More specifically, Hershey remains concerned that the majority of the profiles the telethon airs feature children with muscular dystrophy, but adults with similar challenges are excluded. She quotes, "Never mind that two-thirds of MDA's one million clients are adults. Money is tight these days... those orchestrating the telethon have a foolproof, not-so-secret weapon: children. The point is to paint a picture of a victim so tragic, and at the same time so cute and appealing, that viewers will be compelled to call in a pledge. The victim must also appear unable to help him/herself, so that the giver can gain a personal sense of virtue and superiority in the act of giving. The telethon is not in the business of trying to represent the real lives of people with muscular dystrophy."
Hershey has also designed a website, "Crip Commentary", as a resource for disability rights activists. The website states that the Jerry Lewis Telethon, sponsored by the Muscular Dystrophy Association (MDA), raises millions of dollars, but does so at the "cost of disabled people's dignity." The website further suggests that the telethon presents children and adults with disabilities as tragic, helpless and sorrowful. It emphasizes what people can't do, without exploring how society could improve conditions for people with disabilities. In contrast, these activists wish to "work toward a world where everyone is entitled to equal rights, access, dignity and respect."
In addition to questioning the mission and motives of the multimillion dollar organization, Jerry Lewis' character has repeatedly denoted cause for alarm - as some of his public statements do not reflect the supportive, genuine attitudes of the telethon he hosts. His comments have often emphasized pity for "his kids" and have also shown his anger and hostility, according to the activists who oppose him. In a May 20 television interview, which aired last month on CBS Sunday, Lewis said, "If it's pity, we'll get some money. Pity? You don't want to be pitied because you're a cripple in a wheelchair? Stay in your house!" Other past Lewis comments have been documented as well. In a September 2, l990 edition of Parade magazine, Lewis said, "....I realize my life is half, so I must learn to do things halfway. I just have to learn to try to be good at being half a person..."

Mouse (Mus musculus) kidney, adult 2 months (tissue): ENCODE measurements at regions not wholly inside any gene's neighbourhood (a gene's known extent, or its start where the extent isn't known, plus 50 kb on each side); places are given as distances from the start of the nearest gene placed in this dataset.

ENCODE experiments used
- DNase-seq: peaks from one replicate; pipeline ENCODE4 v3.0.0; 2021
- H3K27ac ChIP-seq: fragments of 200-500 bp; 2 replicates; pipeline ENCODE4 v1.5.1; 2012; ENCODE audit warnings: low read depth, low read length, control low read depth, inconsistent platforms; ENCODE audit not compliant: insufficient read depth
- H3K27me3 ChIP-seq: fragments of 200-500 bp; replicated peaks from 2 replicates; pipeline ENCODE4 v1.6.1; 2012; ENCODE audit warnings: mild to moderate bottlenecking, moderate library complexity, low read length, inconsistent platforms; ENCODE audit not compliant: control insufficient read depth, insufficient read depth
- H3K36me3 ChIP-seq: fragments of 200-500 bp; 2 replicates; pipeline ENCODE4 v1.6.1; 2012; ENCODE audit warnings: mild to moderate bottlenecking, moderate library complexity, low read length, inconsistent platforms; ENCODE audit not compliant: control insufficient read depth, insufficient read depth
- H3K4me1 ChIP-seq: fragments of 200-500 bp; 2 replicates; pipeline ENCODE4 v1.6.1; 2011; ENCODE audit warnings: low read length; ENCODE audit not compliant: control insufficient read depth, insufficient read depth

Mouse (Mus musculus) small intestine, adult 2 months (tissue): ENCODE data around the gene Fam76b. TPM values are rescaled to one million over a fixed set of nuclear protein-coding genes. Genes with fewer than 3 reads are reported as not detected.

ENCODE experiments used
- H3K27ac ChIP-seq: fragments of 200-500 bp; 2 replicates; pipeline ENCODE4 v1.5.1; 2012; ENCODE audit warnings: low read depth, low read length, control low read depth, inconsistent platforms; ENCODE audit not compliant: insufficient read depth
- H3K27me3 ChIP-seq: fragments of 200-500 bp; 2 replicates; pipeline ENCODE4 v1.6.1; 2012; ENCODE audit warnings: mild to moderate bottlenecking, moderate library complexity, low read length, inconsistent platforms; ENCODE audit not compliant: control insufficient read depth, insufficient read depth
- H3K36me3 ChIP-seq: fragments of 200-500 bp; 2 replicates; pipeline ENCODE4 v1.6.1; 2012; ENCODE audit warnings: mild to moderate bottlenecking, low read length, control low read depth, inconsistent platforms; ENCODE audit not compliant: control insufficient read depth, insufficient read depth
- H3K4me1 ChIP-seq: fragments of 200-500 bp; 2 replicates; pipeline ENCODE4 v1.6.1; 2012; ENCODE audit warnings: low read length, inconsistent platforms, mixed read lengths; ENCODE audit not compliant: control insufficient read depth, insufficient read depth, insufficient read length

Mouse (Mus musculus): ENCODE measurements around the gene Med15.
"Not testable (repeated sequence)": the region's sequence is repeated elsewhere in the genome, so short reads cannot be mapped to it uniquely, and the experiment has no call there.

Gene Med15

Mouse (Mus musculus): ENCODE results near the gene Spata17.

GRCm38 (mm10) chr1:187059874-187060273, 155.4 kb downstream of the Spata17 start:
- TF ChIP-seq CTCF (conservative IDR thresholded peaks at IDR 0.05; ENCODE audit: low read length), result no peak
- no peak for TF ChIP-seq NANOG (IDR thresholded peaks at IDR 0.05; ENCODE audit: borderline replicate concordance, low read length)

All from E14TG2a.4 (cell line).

Moreover, Lewis has made such derogatory comments during the telethons. During the 1991 MDA Telethon, Lewis said in regards to a person who has been diagnosed with amyotrophic lateral sclerosis, (ALS), "You might as well put a gun to your head." During the 1992 telethon, Lewis said: "My kids cannot go into the workplace. There's nothing they can do. They've been attacked by a vicious killer. I'm begging for their survival."
But the May 20 CBS Sunday interview sparked a public apology, by both the MDA and Jerry Lewis himself, after more than 100 people with disabilities wrote in outrage. In its statement, the MDA said,"...the Board of Directors and all of us at the Association are deeply disturbed by a comment made by our national chairman. His comment does not reflect the views MDA or its leadership, and our displeasure has been communicated directly to Mr. Lewis."
Jerry Lewis himself later apologized publicly, "The statement I made on the May 20 CBS Morning Show was made in error. It is certainly not how I feel. Many of the people that I work closely with are in wheelchairs and I have never seen any of them as inferior to anyone else. They are my friends and my co-workers. I would never intentionally harm or demean anyone with a disability. I believe in my heart that I have done good work." But some disability rights activists have argued that these statements have come too little too late, noting also that the public apologies have been the first of its kind.